Skiff, Brackets


Scarlett has grown into a far more helpful studio cat. Here she continues the weathering process on the underside of the Sea House Pavilion Squat roof, while I work on building a wee skiff.


I eBayed this circa 1989 Midwest Products skiff model. I love this kit for many reasons: The superior 36-page construction manual and a full-size plan. Each of the 117 steps has a little checkbox next to it, to track one’s progress. And shipbuilding vocabulary: inwales, cleats, chafing plank, stem and false stem, strongback, painter, breasthook, skeg, knee and quarter knee, transom, fairing.

Here is step 109, Inwales:


Even with the apprentice skill level 1 rating, there was still plenty of late night swearing, especially setting up the framing. I realized very early on how glad I was that the finished model would be heavily weathered.


Making the oars was possibly my favorite part. They’re built from dowels and stripwood, whittled and sanded into final shape. (Still have to varnish the second one.)


The outdoor shower is old Reutter Porcelain, tragically discontinued. One of my all time favorite pieces!

At some point, the Sea House Pavilion was retrofitted with sturdy brackets, much like the foundation of the SH Warming Hut.


This time, made much easier by cutting the components on the Cricut machine. I used the scoring tool to mark angle folds and placement of the bolts, which are two dots thick. (Note to self: hmmmm, maybe make available to sell? Have good metallic cardstock by Neenah. Am thinking of drawing contemporary and or retro wrought iron patterns, too?)


Recently, most of my building has been in the quiet of late night. Scarlett keeps me company on the studio thinking couch. Good kitty.


Studio Cat, It Has Begun


I’m going to lead with this pic of Scarlett, lest you think she only haunts my endeavors. Here she is at the control center of Brian’s studio, enjoying the warmth of electronic musical components, and inexplicably enduring loud sounds and buzzing. Purple and contented.


Last night, we had freak thunder and lightening storms, which drove all cats inside. I had dismantled the Sea House Pavilion build earlier, in preparation for the remodel. What better way to begin aging and distressing the various parts than to allow wet cats to regain their composures lounging about the structures? The roof cradle was their favorite for grooming (not pictured), and I can only hope a natural, organic weathering effect is underway.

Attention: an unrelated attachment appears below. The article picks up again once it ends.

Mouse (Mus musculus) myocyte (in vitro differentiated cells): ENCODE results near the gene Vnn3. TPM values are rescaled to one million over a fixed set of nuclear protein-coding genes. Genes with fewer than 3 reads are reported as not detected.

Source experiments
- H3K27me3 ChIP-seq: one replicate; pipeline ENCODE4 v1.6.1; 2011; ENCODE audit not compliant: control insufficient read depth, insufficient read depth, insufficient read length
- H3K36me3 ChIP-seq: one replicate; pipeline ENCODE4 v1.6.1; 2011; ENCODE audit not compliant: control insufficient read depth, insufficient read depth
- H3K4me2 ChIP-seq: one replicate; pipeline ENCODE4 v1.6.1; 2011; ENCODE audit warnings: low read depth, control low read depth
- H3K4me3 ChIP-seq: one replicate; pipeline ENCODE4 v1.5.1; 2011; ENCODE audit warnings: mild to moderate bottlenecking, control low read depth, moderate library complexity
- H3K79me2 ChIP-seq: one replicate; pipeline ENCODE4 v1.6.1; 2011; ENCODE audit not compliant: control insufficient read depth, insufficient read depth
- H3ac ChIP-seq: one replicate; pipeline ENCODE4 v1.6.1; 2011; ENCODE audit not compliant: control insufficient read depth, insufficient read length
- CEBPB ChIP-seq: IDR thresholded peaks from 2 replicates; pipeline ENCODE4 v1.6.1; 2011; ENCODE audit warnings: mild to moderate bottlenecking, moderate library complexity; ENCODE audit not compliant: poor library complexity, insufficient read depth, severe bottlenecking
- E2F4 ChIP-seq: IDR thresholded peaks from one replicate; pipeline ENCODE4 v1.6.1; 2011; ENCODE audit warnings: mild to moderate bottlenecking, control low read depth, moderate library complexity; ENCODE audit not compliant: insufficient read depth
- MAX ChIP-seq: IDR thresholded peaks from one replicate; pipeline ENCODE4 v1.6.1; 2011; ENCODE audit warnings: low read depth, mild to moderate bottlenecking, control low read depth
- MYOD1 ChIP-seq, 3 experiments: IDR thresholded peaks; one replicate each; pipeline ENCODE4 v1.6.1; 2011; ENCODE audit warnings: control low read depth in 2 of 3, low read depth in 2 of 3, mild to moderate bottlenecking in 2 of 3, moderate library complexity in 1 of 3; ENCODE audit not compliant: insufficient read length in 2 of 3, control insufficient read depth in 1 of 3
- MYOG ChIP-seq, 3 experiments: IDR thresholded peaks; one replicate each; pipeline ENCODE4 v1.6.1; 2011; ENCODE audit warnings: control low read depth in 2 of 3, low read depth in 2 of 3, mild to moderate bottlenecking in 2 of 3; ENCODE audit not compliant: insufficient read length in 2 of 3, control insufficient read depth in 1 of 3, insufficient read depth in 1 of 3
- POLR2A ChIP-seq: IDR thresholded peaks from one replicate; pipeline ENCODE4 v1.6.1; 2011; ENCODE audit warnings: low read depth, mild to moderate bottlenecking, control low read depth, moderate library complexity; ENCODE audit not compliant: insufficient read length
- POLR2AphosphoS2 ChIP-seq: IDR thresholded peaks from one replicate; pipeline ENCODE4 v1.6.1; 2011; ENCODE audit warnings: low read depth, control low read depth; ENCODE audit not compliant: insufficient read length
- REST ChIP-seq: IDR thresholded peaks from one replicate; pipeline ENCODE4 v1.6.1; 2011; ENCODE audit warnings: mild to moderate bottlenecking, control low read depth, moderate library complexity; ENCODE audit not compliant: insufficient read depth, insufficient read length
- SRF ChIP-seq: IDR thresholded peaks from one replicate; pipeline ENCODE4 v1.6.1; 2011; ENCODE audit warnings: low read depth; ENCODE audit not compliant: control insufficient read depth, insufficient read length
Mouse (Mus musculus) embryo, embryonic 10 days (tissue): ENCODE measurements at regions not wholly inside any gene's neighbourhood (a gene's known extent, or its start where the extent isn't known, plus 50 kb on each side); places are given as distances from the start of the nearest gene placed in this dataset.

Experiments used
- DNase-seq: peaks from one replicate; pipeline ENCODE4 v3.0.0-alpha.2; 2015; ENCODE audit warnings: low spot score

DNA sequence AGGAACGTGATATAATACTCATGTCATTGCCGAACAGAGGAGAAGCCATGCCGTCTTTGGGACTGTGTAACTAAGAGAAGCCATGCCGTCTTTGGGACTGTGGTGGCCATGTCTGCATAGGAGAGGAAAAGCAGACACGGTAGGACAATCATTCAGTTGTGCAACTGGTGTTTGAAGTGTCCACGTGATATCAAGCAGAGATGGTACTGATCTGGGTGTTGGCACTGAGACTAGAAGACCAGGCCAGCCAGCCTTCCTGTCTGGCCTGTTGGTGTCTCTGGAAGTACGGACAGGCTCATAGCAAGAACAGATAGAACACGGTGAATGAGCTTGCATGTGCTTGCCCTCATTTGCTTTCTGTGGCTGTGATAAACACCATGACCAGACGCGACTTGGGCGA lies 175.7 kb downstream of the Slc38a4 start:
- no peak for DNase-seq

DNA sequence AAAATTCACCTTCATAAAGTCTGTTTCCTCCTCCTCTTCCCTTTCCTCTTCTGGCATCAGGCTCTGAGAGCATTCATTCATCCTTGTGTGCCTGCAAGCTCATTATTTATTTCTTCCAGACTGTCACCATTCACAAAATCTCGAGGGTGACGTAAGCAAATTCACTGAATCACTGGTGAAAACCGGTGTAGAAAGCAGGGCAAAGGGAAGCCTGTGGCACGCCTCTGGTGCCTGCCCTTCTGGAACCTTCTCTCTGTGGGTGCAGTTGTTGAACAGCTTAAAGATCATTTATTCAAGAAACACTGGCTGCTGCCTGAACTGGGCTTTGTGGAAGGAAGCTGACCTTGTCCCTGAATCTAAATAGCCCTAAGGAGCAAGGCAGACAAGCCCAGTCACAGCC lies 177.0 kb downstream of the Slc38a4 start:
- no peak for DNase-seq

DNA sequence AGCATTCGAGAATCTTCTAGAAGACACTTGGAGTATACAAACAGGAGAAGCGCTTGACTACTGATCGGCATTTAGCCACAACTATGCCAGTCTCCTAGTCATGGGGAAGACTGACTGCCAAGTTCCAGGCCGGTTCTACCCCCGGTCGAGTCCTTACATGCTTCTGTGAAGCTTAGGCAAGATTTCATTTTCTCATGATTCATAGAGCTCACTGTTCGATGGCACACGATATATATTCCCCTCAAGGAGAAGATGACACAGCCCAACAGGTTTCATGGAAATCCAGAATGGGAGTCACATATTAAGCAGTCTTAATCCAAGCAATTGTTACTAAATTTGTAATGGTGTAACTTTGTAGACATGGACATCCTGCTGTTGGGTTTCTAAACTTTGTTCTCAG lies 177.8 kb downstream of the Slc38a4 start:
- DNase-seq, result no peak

I used pliers and my fingers to yank all the cut silk and preserved moss foliage off the base. It was a major effort, and took a couple of goes. The whole build was constructed in three detachable parts: base, pavilion, roof. I also removed the back arched brick wall remains. Not sure if I’ll re-incorporate it into the new structure — sea level rise does take its toll. I remember it was part of the backstory of the Sea House Pavilion, and I do love combining old and new. That sense of place, the evocation of those who came before us, even as we go about our contemporary lives. We’ll see what happens.


An Idea Occurs

Some backstory: A long time ago, there was the Sea House Pavilion build. Good times.


It surprise-won the Grand Prize in that year’s HBS contest. Then more stuff happened, and once again, we packed up and moved house. This time, up the coast to Pacifica. Time passed, and we got a new kitten. Whereas the older two boy cats had always ignored my work, Scarlett’s relentless depredations of all miniature endeavors, um, challenged my work flow. All the builds had to go live on top of tall bookcases.


Here is the above-mentioned cat, now slightly less naughty, and a partial view of our north fence line, in the process of being demolished and rebuilt.


Late this afternoon, I sat outside on the retaining wall, looking at the back of our little blu house. We’ve had some very high temperatures in the San Francisco Bay Area — like, tacky wax melting; all the miniature pictures and signs fell off walls in all the builds. Triple digits F° hot. Today was the first day it was cooler than the face of the sun possible, pleasant even, to be outside.